Greg J. Dixon

Words Eye View

More About: Religion: Believers

The Generation Gap: Part VII - John Dewey

This is the seventh in this series based on the Georgia Guidelines, the gigantic New Age Monument in Elbert, County, Georgia, that has engraved upon it the ten commandments of the New World Order.  We are also showing how the men who financed this monument have the same agenda as did the seven men who still rule the world from their grave that Dave Breese has shined the spotlight on, in his outstanding book by that name, (Moody Press - 1990).  In this edition of Freedom's Phoenix we deal with the fifth of these "wolves in sheep's clothing", – John Dewey, known as the "Father of modern education."

John Dewey

As most of these men, Dewey would have never been picked to be one of those who "changed the world".  He was born in Burlington, Vermont in 1859.  Bookish and shy and never thought to be brilliant, he enrolled in the University of Vermont in 1875 with no clear idea as to his life's goals.  According to biographers, while there, he became interested in philosophy with a special turn toward social thought, however, from the beginning he didn't see philosophy from a classical point of view.  As it is normally taught, it deals with the great questions of life, and teaches that an answer to those questions is embraced by one school of thought or another.  For Dewey, philosophy was not so easily categorized, rather, he saw man as living in the midst of a swirling set of ideas, issues, concerns, and problems, which set was ever changing. So those problems needed to be considered in the light of ever changing developments. Nothing must be thought of as settled or foundational.  Hence fundamental or fundamentalism was a bad word in any discipline, whether philosophy, science, religion, or morals.  Here is where we get the first glimpse of the idea of "situation ethics."

It wasn't long until he discovered Hegel and Hegelianism which also influenced Marx, Darwin, Kierkegaard and all the other new thinkers or stinkers. In other words reality is never fixed.

The early John Dewey was involved in specifics because he taught science and algebra on a high school level in Oil City, Pennsylvania, from 1879-81 before returning to Vermont where he continued to teach. He took his doctorate at Johns Hopkins in 1884, presenting his thesis on the psychology of Immanuel Kant.  He had written his first two books on psychology by 1889 and then moved on to the University of Chicago where he became chairman of the Dept. of Philosophy, Psychology, and Education. He took part in social projects in Chicago pertaining to the poor.  He founded the laboratory school which became known as The Dewey School and wrote a number of books on education, such as The School and Society and The Child and the Curriculum. He was then invited to assume the chair of education at Columbia University in New York where he stayed until he retired in 1930 where he gained international prominence for his radical views in education and philosophy. The Columbia Teachers' College became a training center for teachers from around the world, thereby spreading Dewey's educational philosophy literally to the ends of the earth.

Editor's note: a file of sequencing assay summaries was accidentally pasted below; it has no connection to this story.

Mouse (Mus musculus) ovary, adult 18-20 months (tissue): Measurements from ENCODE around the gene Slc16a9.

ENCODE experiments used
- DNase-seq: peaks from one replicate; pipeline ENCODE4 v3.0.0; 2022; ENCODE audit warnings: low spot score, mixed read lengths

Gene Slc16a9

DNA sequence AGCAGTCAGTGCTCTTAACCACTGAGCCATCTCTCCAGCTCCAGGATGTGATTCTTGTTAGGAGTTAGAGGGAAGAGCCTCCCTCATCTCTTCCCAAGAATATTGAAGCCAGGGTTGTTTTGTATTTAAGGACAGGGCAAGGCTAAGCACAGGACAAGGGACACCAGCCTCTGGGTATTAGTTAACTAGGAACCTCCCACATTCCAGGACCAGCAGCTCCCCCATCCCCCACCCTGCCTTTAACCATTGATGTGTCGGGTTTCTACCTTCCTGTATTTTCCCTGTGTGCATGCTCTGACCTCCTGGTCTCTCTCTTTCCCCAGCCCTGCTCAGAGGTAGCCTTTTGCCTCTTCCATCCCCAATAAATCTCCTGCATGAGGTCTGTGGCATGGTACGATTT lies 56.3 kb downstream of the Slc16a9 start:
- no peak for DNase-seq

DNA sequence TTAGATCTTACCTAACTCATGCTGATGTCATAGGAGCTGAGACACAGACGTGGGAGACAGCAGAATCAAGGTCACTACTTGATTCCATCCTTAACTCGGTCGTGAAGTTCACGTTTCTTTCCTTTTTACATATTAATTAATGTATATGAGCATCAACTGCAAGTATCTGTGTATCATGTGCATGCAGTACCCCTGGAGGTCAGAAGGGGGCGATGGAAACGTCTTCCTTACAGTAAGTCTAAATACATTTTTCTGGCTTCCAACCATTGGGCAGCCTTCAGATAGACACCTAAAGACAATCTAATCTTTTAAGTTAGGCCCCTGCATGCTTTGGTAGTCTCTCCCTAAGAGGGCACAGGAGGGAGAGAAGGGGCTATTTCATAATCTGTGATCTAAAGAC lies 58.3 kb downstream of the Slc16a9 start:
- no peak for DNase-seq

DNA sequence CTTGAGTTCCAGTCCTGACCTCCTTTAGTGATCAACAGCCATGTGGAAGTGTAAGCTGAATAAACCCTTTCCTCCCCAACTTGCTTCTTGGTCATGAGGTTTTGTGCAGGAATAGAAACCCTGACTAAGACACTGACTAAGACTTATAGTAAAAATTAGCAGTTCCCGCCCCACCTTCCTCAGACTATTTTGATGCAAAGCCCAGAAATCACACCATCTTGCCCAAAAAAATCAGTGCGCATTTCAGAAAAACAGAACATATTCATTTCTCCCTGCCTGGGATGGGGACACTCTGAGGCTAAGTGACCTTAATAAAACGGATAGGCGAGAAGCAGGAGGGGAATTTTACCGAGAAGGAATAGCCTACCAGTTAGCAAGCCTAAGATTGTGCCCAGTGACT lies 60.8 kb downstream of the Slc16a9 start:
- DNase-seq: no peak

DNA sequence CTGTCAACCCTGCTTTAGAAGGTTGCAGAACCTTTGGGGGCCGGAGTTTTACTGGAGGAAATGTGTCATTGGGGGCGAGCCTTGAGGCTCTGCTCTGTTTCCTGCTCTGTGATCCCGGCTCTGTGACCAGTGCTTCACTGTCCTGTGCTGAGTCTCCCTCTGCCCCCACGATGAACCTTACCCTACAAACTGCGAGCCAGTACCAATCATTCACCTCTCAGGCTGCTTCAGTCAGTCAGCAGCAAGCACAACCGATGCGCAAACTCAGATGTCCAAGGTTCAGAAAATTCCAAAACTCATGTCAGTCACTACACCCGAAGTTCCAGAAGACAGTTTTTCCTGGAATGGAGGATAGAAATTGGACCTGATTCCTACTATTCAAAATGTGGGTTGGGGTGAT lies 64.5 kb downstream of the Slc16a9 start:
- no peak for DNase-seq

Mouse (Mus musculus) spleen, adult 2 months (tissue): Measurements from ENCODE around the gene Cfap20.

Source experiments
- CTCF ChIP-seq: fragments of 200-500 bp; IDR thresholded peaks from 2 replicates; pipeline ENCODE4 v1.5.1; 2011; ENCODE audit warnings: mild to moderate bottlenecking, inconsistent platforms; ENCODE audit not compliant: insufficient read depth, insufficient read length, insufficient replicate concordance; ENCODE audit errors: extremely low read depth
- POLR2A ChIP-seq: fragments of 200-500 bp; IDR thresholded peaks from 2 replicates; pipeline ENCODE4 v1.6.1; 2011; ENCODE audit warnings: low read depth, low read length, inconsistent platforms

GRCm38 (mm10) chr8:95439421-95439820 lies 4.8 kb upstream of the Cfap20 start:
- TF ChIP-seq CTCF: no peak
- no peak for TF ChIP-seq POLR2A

Dewey believed that "Schools…have a role in production of social change," which he believed was constant in society and anyone who did not recognize this point was under "a self-imposed hallucination."  His position on religion was made clear with the statement that he rejoices in "the greatest intellectual readjustment history records," a readjustment in which society and education moved from the supernatural to the non-supernatural?  Statements like this should make taking prayer and Bible reading out of the schools, come more into focus.  He was also Anti-democratic.  He was near utopian in his attitude about the progress of history, according to Brees.  Brees gives the following summary of his ideas in which he has influenced the world from his grave.

1.       "Final Truth is illusory."  The world is ever changing and the only constant is change therefore there is no such thing as "eternal truth."  When you take this position then this philosophy begins with people and ends with people which is circular thinking and nowhere anchored in final truth. In reality, this is insanity.  Any truth that does not begin with God and end with God drives men insane.  Ask Belshazzar.


2.       "Meaning is more important than Truth."  In other words there is nothing tangible in the world that brings stability and certainty to life.  It is whatever a word or concept "means" to the individual at the time.  Again this leads to utter confusion.


3.      The third so called principle is that Truth is "resident in experience."  Therefore truth is totally subjective.  This is where this whole idea of "if it feels good do it" came from.  And, it must be right because I "feel" like its right.  There is nothing to anchor our anchor to except our feelings.  The "if the Spirit moves you" movement is based on the same concept.  But even the Holy Spirit doesn't lead contrary to the Word of God.  The Psalmist declares that God magnifies His Word above Himself.  (Ps 138:2).  


Of course if we are going to equate truth with experience we must ask, whose experience, and what experience are we going to use as a yard stick?  And if we are going to use truth as the yardstick we must ask, whose truth?